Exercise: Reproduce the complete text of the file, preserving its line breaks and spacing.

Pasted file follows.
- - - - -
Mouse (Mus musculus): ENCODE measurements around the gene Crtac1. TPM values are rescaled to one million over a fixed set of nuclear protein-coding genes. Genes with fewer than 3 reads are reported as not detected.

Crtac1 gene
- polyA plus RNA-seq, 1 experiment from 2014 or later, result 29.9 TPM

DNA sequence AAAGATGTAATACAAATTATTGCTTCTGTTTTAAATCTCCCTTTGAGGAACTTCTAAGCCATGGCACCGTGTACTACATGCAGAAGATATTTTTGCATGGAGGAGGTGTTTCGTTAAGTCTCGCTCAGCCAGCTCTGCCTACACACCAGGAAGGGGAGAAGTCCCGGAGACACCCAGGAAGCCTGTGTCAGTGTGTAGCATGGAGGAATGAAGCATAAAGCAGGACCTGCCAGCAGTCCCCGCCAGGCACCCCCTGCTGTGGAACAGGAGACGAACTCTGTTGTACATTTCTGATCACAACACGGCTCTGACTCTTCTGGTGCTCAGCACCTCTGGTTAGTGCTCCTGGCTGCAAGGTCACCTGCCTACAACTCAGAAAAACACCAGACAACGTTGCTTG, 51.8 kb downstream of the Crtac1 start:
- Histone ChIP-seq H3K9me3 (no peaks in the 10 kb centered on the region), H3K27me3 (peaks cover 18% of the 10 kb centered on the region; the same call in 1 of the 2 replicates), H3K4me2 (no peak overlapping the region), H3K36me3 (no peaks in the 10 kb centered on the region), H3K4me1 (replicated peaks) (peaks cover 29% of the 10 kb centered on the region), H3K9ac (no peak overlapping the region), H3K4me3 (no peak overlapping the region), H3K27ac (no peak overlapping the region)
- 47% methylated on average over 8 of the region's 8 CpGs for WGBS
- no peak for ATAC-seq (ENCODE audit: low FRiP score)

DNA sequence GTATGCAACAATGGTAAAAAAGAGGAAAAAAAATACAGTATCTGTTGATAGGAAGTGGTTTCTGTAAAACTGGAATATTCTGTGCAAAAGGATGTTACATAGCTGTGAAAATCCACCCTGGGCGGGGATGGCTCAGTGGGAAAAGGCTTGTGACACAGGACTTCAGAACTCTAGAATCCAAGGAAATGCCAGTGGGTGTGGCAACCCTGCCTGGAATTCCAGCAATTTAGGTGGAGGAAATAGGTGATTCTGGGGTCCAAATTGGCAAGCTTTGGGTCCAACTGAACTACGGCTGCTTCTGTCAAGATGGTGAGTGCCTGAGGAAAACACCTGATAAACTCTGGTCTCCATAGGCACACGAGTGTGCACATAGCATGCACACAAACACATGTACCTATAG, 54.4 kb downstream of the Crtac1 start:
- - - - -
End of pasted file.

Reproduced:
Mouse (Mus musculus): ENCODE measurements around the gene Crtac1. TPM values are rescaled to one million over a fixed set of nuclear protein-coding genes. Genes with fewer than 3 reads are reported as not detected.

Crtac1 gene
- polyA plus RNA-seq, 1 experiment from 2014 or later, result 29.9 TPM

DNA sequence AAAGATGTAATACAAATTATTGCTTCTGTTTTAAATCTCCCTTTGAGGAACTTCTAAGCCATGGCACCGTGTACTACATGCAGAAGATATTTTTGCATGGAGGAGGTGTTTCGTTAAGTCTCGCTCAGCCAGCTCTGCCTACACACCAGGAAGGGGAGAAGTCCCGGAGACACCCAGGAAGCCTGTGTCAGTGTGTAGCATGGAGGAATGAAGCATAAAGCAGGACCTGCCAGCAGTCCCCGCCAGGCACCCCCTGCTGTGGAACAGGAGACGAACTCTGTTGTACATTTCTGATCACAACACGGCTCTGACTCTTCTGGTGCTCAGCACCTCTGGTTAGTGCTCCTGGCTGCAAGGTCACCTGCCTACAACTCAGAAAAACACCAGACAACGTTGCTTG, 51.8 kb downstream of the Crtac1 start:
- Histone ChIP-seq H3K9me3 (no peaks in the 10 kb centered on the region), H3K27me3 (peaks cover 18% of the 10 kb centered on the region; the same call in 1 of the 2 replicates), H3K4me2 (no peak overlapping the region), H3K36me3 (no peaks in the 10 kb centered on the region), H3K4me1 (replicated peaks) (peaks cover 29% of the 10 kb centered on the region), H3K9ac (no peak overlapping the region), H3K4me3 (no peak overlapping the region), H3K27ac (no peak overlapping the region)
- 47% methylated on average over 8 of the region's 8 CpGs for WGBS
- no peak for ATAC-seq (ENCODE audit: low FRiP score)

DNA sequence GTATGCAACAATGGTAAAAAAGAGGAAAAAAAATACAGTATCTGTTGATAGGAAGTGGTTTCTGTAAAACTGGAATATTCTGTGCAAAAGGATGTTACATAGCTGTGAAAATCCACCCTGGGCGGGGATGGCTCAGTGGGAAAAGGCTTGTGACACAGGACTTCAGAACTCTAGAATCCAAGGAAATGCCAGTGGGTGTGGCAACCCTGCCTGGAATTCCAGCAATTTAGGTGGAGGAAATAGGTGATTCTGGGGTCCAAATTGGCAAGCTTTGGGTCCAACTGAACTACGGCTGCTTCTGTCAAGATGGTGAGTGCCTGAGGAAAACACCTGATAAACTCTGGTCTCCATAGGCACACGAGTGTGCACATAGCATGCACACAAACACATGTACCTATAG, 54.4 kb downstream of the Crtac1 start: